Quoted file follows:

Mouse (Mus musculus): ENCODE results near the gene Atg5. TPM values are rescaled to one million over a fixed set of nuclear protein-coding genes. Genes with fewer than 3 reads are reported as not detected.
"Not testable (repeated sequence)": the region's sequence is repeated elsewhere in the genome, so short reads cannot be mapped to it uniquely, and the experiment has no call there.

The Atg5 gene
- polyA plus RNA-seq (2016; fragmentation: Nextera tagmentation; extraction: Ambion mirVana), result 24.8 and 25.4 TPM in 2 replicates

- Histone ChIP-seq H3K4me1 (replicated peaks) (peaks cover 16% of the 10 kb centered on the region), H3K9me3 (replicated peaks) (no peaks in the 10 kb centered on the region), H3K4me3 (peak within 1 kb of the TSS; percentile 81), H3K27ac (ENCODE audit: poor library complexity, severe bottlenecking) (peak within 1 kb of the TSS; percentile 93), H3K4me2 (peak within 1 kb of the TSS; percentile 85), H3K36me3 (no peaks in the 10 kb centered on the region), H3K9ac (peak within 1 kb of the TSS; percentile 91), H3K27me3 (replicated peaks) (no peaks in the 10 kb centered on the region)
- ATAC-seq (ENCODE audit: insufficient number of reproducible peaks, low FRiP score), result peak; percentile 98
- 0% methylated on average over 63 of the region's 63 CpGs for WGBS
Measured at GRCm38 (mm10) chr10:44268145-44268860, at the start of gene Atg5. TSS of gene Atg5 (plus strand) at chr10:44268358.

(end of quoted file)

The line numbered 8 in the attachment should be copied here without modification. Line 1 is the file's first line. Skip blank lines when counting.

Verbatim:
Measured at GRCm38 (mm10) chr10:44268145-44268860, at the start of gene Atg5. TSS of gene Atg5 (plus strand) at chr10:44268358.